Speaker 2: So there is no end of whatsoever to use energy consuming hardware. So that eliminates, uh, the majority of the energy consumption is estimated that if you were to change proof of work to proof of steak, you can save 99.9, 5% of the energy consumption. [00:09:30] And you also have to consider not just the energy consumption. You also don't need the specialized where anymore. So you also reduce in terms of electronic waste and it's, it's something that other cryptocurrencies are already running on. So it's, it's not like this is a hypothetical solution it's already out there available, except the currencies that are using it are a lot smaller than Bitcoin. Bitcoin is simply the most popular one, the most well known one. And yeah, these other alternatives are just in terms of size, just several percentages [00:10:00] of what Bitcoin is.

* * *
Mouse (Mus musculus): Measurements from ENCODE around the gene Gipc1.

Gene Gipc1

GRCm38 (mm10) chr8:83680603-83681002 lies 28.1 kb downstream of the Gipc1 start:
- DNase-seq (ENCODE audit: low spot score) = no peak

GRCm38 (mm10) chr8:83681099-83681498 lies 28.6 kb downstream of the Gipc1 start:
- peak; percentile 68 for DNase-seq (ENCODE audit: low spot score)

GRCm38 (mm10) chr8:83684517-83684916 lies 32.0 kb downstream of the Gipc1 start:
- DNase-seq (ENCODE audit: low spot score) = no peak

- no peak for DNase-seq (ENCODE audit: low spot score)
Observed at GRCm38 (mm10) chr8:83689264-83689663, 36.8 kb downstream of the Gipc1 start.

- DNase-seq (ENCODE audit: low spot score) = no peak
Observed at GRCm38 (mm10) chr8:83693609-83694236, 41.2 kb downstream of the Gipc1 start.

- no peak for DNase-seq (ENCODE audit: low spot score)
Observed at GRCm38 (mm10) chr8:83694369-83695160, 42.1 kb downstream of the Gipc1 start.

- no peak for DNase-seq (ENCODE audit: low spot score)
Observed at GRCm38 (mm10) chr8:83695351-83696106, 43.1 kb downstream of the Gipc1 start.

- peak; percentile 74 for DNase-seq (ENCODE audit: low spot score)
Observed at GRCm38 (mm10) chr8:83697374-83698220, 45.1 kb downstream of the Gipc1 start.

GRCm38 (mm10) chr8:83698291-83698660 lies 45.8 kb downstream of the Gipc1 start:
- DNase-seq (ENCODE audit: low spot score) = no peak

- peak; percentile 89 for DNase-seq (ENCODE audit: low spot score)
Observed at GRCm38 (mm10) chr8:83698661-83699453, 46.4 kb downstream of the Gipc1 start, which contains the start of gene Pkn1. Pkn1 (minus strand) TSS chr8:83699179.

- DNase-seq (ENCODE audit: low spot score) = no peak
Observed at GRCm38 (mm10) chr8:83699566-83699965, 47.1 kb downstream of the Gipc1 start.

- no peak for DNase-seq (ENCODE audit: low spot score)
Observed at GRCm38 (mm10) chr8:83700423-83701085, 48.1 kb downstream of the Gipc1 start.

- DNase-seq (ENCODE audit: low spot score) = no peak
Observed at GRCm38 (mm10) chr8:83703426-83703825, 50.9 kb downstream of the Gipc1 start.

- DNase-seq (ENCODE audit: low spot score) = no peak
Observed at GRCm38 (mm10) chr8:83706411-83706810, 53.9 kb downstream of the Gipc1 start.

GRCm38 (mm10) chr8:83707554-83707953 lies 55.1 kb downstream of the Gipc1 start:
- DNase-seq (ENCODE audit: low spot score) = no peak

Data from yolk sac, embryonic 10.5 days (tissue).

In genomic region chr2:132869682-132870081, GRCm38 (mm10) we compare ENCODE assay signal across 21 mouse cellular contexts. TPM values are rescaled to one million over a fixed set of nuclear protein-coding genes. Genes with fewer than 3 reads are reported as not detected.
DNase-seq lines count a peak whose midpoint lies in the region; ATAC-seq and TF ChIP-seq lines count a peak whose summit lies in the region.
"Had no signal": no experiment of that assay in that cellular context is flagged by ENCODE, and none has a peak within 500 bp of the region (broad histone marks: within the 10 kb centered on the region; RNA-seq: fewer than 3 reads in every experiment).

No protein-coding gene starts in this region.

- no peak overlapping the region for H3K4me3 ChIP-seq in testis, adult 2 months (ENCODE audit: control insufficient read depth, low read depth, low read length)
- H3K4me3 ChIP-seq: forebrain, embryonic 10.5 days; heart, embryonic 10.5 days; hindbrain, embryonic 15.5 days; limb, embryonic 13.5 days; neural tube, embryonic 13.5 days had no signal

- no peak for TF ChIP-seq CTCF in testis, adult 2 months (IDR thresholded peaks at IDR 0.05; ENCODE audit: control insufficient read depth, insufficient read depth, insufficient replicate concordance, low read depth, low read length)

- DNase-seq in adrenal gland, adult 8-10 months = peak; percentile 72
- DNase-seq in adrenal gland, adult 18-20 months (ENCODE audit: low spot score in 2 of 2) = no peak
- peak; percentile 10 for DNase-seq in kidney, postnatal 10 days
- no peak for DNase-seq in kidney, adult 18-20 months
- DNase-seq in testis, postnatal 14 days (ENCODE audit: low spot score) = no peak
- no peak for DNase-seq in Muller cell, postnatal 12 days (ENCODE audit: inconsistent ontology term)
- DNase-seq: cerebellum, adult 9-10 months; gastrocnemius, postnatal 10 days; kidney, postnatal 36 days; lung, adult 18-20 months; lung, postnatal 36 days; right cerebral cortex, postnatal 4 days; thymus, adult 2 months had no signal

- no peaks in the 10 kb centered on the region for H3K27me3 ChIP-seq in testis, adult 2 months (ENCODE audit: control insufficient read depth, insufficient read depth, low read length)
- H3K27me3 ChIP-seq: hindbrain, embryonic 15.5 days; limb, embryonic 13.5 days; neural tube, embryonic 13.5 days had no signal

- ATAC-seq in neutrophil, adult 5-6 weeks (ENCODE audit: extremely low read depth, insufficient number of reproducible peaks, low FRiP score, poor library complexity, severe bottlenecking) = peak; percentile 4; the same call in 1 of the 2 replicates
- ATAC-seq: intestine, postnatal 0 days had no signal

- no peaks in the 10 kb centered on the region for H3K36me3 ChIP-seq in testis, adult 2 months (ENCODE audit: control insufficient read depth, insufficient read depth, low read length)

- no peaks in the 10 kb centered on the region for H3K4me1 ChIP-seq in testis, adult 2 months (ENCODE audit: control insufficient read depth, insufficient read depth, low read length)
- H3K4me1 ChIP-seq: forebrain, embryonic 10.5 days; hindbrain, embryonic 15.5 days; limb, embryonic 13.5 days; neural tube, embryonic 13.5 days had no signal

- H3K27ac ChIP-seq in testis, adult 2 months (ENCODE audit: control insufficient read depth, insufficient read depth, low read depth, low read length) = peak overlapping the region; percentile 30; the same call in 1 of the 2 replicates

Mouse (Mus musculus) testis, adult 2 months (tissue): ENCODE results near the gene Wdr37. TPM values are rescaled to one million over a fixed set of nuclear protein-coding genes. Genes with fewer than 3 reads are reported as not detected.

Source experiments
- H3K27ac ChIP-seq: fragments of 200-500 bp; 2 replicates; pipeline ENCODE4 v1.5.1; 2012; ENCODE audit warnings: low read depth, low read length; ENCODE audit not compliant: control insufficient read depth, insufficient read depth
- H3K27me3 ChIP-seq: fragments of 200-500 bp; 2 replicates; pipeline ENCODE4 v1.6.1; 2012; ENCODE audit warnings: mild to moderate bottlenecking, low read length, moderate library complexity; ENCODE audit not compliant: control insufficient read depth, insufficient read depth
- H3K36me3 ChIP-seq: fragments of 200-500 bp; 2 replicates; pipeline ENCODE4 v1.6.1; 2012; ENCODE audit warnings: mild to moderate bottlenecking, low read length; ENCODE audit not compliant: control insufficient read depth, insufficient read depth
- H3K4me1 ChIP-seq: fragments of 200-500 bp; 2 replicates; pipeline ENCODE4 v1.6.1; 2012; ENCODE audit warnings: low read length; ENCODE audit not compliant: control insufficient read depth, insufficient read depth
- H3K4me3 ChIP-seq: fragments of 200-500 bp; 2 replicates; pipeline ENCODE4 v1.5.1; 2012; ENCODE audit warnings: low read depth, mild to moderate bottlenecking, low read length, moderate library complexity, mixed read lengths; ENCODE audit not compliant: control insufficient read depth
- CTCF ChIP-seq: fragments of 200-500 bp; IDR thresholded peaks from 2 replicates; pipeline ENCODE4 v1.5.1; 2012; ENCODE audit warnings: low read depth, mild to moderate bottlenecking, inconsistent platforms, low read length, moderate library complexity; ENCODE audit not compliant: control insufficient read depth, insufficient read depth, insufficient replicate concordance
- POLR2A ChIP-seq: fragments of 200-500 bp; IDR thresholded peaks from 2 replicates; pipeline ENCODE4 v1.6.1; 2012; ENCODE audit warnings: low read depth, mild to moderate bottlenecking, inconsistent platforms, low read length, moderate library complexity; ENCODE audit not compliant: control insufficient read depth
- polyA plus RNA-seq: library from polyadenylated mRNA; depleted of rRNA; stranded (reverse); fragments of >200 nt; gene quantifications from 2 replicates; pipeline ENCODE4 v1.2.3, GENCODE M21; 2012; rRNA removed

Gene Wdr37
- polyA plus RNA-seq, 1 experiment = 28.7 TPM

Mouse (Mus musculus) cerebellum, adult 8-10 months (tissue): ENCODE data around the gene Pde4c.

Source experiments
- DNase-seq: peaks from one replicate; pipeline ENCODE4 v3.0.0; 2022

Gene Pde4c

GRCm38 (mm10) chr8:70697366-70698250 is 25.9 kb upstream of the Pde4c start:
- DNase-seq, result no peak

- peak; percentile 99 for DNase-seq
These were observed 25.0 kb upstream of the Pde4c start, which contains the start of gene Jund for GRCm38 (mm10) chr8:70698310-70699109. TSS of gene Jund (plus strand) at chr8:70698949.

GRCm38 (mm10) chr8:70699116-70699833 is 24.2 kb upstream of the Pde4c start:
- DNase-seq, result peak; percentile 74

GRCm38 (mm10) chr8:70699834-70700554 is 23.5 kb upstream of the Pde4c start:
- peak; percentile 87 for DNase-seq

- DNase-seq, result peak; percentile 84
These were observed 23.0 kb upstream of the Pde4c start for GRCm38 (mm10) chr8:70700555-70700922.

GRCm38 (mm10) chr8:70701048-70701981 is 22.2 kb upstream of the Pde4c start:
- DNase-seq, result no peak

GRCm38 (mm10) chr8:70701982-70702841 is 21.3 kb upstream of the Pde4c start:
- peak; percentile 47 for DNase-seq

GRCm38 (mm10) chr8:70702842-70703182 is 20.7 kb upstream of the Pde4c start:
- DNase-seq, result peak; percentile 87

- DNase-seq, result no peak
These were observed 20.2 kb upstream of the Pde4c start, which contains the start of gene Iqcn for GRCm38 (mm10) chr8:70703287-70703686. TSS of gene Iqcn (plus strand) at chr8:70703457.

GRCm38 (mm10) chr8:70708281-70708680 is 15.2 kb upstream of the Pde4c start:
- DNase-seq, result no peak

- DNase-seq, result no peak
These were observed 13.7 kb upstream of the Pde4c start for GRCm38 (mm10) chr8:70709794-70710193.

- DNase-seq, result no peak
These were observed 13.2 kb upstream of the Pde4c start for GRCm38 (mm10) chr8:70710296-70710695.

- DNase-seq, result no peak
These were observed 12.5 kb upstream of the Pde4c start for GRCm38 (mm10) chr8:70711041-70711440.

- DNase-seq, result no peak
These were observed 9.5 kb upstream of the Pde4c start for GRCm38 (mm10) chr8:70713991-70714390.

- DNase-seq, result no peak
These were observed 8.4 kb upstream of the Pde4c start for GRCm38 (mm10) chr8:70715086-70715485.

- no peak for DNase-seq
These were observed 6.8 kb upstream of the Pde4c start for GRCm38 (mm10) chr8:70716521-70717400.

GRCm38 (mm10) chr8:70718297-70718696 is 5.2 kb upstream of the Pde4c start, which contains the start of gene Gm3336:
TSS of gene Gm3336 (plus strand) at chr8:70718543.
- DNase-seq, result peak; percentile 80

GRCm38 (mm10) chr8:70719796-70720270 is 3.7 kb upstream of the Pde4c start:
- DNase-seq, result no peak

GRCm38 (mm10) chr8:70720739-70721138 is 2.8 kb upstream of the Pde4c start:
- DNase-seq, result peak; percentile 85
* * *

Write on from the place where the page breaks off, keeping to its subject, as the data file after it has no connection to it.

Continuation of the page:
Speaker 1: Well, that can be one solution. What are other solutions? How do we solve this
Speaker 2: Problem? Well, the, the problem is that if the solution doesn't come from within the community, external solutions tend to be a lot more drastic head. We have seen now China doing actually two things. They banned bit Bitcoin mining altogether, and they also prohibited people from investing their money in crypto assets. Those are two solutions that do have an effect because they [00:10:30] drive up the cost of electricity. First of all, Hey, if you cut off minus from the cheaper sources of electricity, uh, the bill will go up and they will not be able to afford as much energy as they did before this doesn't solve the problem. Because mining is something that ultimately can be done anywhere in the world and in the worst case from your own home, but it does make mining more expensive. So there will be less energy consumed in total. Um, and then of in these assets, the ultimate [00:11:00] environmental impact also relates to the value of the assets themselves.